Written by Kati DeGraaf, Volunteer
I have had a love for animals, both domestic and wild, for as long as I can remember. As a youngster I volunteered wherever I could to spend time with animals. My favourite courses in school were always biology and genetics. During my later teen years, I was fortunate to work at a kennel that bred a few breeds of show dogs, during which time I learned about breeding, blood lines, and showing dogs. I spent many years working with vets, learning emergency animal care, basic medical procedures, and assisted in various types of surgeries.
I have worked with all kinds of critters including tarantulas, (not my favourite), reptiles, birds, dogs and, of course, cats. Many years ago, I ran a government parrot quarantine in our home. Just imagine up to 100 parrots of various species, for 45 days at a time, alerting you when the sun is rising and setting!
I started volunteering at the RAPS Cat Sanctuary approximately eight or nine years ago. I worked Friday mornings in the double-wide and back deck. It was a fantastic experience to spend the time with cats of many different backgrounds. It is a very special time when a feral cat starts to trust humans and gets adopted to a forever home. All of the staff and volunteers there are awesome and had something to teach from their experiences. Sadly, I had to stop volunteering at the Sanctuary approximately two years ago due to a back injury.
In May of 2013, I started to foster pregnant cats, mums with kittens, and orphan kittens in my home. My first fosters were a tiny brother and sister who were rescued and brought to the RAPS Shelter. They did not yet have their eyes open, and were very cold and hungry. They required constant monitoring and bottle feeding every two hours. They grew to be very strong kittens and, after eight weeks of fostering them, I returned them to the RAPS Shelter, where they were quickly adopted to their forever homes.
I have fostered an average of six litters a year since then. Some are mums that have been rescued with their young babies, many litters have been born here, and I have had numerous orphans to bottle feed.
I remember one time I had three mums here, 14 kittens between them, and three orphans! The nursery was full! People laugh when they come over and there are orphans here, as I keep the them on the dining room table where they are close for monitoring and bottle feeding.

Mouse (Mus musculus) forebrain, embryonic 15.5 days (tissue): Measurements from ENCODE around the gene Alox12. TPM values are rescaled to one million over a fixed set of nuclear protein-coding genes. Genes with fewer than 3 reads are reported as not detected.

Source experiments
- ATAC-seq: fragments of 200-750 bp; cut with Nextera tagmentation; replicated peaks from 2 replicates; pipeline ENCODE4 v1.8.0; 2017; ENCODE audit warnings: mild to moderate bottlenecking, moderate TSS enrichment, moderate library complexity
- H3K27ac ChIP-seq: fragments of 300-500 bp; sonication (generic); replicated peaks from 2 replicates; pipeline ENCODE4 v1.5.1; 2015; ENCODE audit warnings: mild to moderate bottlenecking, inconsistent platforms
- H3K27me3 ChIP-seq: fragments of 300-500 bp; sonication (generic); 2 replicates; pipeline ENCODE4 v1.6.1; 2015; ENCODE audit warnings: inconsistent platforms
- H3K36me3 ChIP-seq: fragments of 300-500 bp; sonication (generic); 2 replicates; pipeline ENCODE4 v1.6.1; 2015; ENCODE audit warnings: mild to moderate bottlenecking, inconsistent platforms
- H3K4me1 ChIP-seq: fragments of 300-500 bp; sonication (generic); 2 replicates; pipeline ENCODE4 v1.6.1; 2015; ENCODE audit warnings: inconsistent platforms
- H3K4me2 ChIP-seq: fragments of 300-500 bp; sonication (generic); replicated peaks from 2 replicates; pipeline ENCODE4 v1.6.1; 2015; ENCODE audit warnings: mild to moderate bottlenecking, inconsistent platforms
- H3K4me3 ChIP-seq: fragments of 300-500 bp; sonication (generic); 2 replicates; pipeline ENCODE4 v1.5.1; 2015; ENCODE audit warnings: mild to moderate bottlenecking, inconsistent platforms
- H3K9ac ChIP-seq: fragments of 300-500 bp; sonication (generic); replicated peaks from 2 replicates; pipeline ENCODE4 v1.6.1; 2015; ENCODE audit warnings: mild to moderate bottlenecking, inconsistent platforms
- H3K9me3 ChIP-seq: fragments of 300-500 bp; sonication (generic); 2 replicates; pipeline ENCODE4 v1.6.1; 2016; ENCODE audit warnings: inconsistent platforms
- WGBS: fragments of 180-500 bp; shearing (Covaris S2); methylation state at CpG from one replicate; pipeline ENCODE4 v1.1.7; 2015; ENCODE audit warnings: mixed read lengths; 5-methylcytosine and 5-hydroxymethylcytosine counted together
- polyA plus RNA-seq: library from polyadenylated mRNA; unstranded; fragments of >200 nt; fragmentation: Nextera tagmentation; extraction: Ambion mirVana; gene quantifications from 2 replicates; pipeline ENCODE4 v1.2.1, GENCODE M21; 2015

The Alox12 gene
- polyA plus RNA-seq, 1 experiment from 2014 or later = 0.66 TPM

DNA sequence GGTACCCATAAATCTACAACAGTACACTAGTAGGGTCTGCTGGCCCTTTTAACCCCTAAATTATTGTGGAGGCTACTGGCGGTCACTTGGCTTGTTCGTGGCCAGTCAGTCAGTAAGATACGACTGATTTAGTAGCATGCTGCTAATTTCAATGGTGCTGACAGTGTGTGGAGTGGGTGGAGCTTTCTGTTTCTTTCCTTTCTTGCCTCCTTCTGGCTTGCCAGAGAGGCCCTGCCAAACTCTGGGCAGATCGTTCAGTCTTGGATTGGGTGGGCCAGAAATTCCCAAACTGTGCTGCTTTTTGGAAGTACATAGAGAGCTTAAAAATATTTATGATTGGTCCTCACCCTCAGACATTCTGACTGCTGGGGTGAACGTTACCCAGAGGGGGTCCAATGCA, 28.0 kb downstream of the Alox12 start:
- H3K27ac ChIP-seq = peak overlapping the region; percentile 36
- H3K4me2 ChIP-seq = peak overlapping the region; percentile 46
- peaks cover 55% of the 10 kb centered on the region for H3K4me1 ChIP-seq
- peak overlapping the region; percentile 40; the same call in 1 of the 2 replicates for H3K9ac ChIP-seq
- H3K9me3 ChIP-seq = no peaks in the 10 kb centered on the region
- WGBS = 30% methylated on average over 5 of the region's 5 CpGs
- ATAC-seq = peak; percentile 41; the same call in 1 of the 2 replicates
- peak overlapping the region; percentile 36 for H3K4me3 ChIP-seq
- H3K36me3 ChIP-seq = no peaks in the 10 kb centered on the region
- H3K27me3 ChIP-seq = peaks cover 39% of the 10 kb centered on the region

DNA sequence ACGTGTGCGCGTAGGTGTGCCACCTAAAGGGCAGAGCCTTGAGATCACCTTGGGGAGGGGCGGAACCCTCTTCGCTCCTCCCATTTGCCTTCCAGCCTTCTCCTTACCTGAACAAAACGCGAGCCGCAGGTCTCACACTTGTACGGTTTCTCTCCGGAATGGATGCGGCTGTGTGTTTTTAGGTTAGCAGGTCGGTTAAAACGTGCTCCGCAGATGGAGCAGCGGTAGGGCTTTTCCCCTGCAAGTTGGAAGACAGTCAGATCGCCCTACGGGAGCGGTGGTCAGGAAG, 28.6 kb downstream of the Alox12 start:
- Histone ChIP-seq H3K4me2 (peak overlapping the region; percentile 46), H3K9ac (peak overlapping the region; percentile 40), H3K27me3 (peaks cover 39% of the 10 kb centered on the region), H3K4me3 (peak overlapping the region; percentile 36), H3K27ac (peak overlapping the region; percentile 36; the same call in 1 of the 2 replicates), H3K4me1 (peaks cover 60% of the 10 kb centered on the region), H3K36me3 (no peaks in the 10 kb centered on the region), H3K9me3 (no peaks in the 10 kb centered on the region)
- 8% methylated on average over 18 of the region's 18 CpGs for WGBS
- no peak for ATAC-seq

I have so many wonderful memories it is very hard to pick a favourite. One of my favourites would be a beautiful mum named Charlie who came in pregnant. Two sisters brought her in from their parents’ farm when they realized that she was pregnant and they didn’t know how to look after her.
Charlie was a bit feral when she arrived, but left as a very happy and trusting cat. When she went into labour, she only wanted to lay on my arm. Every time a kitten was born she would open the sack around it’s face and then place it in my hand. I would have to cut the cord and dry the little munchkin off.
She did this with each of the kittens as they were born! Charlie was an awesome mum. The two sisters paid for Charlie’s care, spaying, etc., and when Charlie was ready to go home they took her back to be an indoor-only cat.
I love bottle feeding, even though it is a very time-consuming job. It is very heartwarming when the littles open their eyes for the first time, and when they put their tiny paws on your face and nuzzle into your neck.
I am often asked how can I give them up when they are old enough to go back to RAPS for adoption. My answer is easy – I have nurtured, loved, and sometimes spent many days and nights with them bottle feeding, re-heating heat pads, sitting with mums while they are delivering, etc. I feel that in that time I have accomplished everything that I can to prepare them for their forever homes, which is my goal! Yes, it can be a sad goodbye, but also a great feeling of pride for me.
Also, if I kept them all it would give a whole new meaning of a “crazy cat lady”!
I have great respect and admiration for the countless hours other volunteers and staff put in to ensure the health and safety of all the animals in their care. And if it were not for the numerous hours, generally at night, that volunteers go out to trap these vulnerable lives and bring them in off the streets so that they can be safe, get access to medical care, food, warmth, and a happy forever life, the endings to all of our stories would not be filled with such success.
In finishing, our permanent zoo consists of two cats and three pugs.